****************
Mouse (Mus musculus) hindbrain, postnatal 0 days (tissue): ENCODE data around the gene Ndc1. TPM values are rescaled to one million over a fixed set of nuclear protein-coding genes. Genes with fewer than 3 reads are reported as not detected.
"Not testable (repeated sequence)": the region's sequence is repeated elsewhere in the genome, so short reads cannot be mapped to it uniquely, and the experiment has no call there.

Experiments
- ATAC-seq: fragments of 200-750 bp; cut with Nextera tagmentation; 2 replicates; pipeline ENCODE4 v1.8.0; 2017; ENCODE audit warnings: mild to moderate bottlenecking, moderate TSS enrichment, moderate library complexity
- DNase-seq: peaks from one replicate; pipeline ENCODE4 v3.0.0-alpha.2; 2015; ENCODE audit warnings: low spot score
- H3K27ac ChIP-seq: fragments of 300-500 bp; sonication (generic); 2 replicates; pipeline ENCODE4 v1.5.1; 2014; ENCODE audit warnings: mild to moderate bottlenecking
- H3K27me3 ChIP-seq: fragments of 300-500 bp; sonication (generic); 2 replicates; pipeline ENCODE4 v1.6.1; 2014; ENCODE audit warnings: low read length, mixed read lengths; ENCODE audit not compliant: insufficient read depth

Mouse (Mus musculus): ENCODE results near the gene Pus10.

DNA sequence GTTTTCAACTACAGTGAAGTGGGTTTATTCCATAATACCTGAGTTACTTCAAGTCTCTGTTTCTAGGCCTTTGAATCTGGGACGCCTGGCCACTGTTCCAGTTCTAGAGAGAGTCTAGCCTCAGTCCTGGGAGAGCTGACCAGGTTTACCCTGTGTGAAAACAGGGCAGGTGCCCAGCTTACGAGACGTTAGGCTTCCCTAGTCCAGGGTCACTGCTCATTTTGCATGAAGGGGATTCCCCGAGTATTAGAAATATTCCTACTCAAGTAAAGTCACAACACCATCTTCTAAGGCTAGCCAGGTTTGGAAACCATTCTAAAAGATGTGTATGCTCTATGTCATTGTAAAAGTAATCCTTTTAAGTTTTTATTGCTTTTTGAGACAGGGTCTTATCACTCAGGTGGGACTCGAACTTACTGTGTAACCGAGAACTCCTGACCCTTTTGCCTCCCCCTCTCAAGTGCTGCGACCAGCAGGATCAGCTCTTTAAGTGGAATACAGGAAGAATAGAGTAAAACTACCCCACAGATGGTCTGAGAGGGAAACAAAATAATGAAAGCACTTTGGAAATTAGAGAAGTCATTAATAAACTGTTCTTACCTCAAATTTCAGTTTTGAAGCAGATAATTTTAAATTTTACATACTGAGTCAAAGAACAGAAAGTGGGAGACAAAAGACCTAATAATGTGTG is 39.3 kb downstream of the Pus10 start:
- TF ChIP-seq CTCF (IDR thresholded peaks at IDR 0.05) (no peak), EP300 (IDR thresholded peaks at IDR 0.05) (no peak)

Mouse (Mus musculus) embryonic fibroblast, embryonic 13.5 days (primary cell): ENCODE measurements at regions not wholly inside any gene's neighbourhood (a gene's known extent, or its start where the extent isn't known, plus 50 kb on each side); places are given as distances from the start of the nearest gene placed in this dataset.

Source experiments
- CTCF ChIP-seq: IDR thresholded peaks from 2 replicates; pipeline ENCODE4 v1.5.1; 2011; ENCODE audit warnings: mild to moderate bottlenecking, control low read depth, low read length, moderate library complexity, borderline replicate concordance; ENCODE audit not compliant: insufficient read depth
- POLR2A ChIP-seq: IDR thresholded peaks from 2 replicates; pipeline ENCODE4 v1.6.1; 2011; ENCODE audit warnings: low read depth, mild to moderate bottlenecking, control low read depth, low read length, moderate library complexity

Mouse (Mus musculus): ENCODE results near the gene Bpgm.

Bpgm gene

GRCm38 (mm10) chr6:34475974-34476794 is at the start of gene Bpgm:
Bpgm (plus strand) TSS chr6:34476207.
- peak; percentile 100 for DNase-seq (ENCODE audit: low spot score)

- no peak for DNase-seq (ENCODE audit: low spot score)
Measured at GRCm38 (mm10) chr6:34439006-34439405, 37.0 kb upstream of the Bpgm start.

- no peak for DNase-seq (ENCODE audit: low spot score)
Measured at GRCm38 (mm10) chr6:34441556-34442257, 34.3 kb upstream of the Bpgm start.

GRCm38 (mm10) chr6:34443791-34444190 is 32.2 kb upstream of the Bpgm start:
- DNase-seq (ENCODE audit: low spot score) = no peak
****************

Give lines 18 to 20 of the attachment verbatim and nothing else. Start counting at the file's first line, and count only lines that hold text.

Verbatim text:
Bpgm (plus strand) TSS chr6:34476207.
- peak; percentile 100 for DNase-seq (ENCODE audit: low spot score)

- no peak for DNase-seq (ENCODE audit: low spot score)